CORRECT HEADING

FEDERAL LAW REQUIRES that domestic airlines remain firmly under the control of U.S. citizens. Transportation Secretary Samuel K. Skinner skillfully enforced that law last week when he placed tough but prudent restrictions on foreign participation in the buy-out of Northwest Airlines.

The Transportation Department approved the sale of Northwest to Wings Holdings Inc., an investor group that includes KLM Royal Dutch Airlines. But the department, as a condition of its approval, ordered Wings to significantly

cut KLM's investment in the deal. While Mr. Skinner's decision should protect Northwest from foreign control, it also alerts overseas investors that this is not open season on the U.S. airline industry.Substantial foreign investment in U.S. airlines raises serious concerns. Foreigners on the board of directors of a U.S. carrier can undermine bilateral air route negotiations, especially since U.S. officials often share their negotiating strategy with domestic airlines. A large ownership interest by another airline also may diminish competition in markets both carriers serve. Moreover, it is hardly equitable to allow overseas investors to control U.S. carriers when those countries restrict foreign ownership of their airlines.

KLM was hardly a token player in this summer's buy-out of Northwest by a group led by Alfred Checchi. Mr. Checchi and associates paid $3.65 billion for Northwest, putting up $705 million in equity. KLM supplied $400 million, or 57 percent, of that equity, giving the Dutch airline enormous potential influence over Northwest's affairs.

U.S. law bars a foreign citizen from owning more than 25 percent of the voting stock of a domestic airline. KLM, with only 5 percent of the voting stock in Northwest, easily met this guideline. The law, however, also bars foreign "control" of a U.S. carrier without offering a precise definition of ''control." The department was diligent to look beyond voting rights and pose the real question: Will the airline remain under U.S. control?

Mr. Skinner expressed his skepticism last month, asking in a speech prompted by the Northwest deal, "What does the foreign airline think it is buying" when it puts up a majority of the cash for an acquisition?

The answer is control, or at least a measure of control. In addition to KLM's big equity stake, the company also was entitled to representation on Northwest's board and a financial advisory committee to oversee Northwest's affairs. As the Department of Transportation said in its decision, the original deal placed KLM "in a position to exert actual control . . . over Northwest."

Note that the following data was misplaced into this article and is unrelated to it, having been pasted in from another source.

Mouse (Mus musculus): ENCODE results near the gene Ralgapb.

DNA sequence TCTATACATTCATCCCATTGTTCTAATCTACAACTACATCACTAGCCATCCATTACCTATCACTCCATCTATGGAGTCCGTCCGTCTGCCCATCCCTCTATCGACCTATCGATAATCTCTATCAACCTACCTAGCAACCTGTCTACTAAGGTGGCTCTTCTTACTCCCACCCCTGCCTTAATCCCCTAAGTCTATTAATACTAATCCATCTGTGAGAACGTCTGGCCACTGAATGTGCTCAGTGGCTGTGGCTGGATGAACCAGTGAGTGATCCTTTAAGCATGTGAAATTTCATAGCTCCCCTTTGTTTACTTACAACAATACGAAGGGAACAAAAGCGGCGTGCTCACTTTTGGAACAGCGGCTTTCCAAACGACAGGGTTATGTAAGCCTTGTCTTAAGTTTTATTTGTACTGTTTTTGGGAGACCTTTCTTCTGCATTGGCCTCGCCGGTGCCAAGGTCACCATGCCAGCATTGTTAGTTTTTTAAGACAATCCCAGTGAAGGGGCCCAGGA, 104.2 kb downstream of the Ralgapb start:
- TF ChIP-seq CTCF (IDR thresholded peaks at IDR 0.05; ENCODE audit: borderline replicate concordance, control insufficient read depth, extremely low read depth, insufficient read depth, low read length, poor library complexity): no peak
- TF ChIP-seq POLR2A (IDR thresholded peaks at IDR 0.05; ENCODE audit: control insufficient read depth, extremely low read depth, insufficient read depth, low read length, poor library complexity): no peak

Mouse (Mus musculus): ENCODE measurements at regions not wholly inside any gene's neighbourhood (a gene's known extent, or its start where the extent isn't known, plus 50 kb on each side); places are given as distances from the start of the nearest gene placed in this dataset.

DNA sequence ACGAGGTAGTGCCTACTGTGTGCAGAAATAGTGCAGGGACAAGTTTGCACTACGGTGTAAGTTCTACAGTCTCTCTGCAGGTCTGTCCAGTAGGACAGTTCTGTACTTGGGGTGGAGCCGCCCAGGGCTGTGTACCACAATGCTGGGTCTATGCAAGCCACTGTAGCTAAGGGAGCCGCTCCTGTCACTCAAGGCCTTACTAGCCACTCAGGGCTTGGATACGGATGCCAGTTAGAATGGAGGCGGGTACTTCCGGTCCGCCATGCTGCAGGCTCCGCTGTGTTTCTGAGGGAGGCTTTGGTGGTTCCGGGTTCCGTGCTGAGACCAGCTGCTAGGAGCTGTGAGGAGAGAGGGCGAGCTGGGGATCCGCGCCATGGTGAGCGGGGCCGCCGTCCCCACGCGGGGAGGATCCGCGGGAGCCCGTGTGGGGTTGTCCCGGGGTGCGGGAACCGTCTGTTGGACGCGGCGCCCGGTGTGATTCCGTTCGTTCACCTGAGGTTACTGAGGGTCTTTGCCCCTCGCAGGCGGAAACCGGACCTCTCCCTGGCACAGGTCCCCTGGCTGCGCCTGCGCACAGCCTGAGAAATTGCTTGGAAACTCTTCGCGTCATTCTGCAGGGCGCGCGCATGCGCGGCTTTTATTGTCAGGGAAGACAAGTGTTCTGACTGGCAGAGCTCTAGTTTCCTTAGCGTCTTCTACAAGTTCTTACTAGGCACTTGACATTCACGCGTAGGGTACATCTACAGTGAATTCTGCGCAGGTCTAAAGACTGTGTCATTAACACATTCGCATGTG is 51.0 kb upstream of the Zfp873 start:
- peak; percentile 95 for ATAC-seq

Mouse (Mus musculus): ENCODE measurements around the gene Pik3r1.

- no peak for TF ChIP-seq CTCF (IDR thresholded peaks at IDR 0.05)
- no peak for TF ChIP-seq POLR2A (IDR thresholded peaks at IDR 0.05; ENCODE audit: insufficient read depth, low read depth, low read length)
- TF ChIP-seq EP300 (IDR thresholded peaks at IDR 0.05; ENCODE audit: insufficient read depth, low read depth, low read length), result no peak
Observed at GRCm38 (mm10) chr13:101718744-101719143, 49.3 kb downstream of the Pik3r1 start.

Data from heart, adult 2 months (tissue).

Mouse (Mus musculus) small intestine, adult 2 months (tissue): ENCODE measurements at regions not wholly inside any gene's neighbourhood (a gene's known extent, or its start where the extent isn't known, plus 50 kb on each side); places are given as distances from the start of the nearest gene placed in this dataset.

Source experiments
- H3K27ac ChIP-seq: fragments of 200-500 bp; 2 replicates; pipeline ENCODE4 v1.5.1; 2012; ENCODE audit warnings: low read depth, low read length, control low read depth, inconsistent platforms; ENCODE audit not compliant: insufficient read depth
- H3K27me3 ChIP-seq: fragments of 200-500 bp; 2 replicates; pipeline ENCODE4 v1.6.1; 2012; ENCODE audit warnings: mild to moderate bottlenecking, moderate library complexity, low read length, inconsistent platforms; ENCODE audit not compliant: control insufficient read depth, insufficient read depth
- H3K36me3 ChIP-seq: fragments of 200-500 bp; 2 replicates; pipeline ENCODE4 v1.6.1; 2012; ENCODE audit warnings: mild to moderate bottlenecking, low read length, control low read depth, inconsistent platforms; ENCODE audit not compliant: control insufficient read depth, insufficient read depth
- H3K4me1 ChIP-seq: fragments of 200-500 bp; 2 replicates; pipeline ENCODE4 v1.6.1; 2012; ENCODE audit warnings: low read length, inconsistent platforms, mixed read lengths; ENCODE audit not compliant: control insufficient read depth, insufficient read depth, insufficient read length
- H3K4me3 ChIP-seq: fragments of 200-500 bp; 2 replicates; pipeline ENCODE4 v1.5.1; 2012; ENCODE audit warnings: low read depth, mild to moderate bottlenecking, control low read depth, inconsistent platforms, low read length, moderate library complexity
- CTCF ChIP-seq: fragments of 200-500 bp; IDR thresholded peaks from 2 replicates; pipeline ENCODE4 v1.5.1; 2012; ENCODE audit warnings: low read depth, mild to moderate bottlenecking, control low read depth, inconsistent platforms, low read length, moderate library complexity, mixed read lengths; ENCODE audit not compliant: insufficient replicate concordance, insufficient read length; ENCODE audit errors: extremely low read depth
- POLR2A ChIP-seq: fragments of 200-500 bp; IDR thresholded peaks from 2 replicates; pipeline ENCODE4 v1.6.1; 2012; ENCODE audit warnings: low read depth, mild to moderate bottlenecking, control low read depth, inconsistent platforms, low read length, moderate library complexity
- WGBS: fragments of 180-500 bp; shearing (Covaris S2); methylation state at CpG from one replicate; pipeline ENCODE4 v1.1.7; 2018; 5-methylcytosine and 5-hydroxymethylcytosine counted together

The department ordered Wings to cut KLM's equity stake in Northwest to 25 percent within six months. Until then, KLM's interest above this level will be placed in a voting trust. KLM's representative on the Northwest board may not attend discussions of "the financial interest of KLM's operations" or of bilateral negotiations involving the Netherlands. KLM also must dissolve its

financial advisory committee.

That directive curtails KLM's influence. But it leaves fundamental questions unanswered. May the Northwest board member from KLM participate in discussions of Northwest's quarterly earnings - surely a matter affecting ''the financial interest of KLM's operations"? May he vote on Northwest's

plans for new routes in Asia or across the Atlantic that inevitably will compete with KLM's services? And what about Elders IXL Ltd., the Australian investment company that put up 11.3 percent of the equity to buy Northwest and controls 15 percent of its voting stock? The department found Elders' stake unobjectionable, arguing that it is merely a portfolio investor. That leaves Elders free to acquire interests in airlines abroad, creating precisely the same conflicts of interest present with KLM, without U.S. government objection.

Mr. Skinner did not explain why a 25 percent limit on KLM's share of Northwest's equity is more appropriate than a 20 percent or 30 percent ownership interest. That question is of more than passing interest for the participants in the pending $6.79 billion buy-out of United Airlines by a group including both the pilots' union and British Airways, which is putting up 78 percent of the equity. Although the secretary stressed that the Northwest ruling is not a precedent for other deals involving foreign investors, the department will be hard-pressed to justify less restrictive terms for the United sale.

Mr. Skinner has said repeatedly that he does not wish to discourage foreign investment in U.S. airlines. His decision in the Northwest sale, leaving KLM with a still-substantial $175 million stake in the U.S. carrier, puts U.S. policy on the correct heading. The Department of Transportation should now propose bilateral talks, starting with the European Community, to open the way for more liberal rules on foreign airline ownership and on domestic service by foreign carriers - in both directions.

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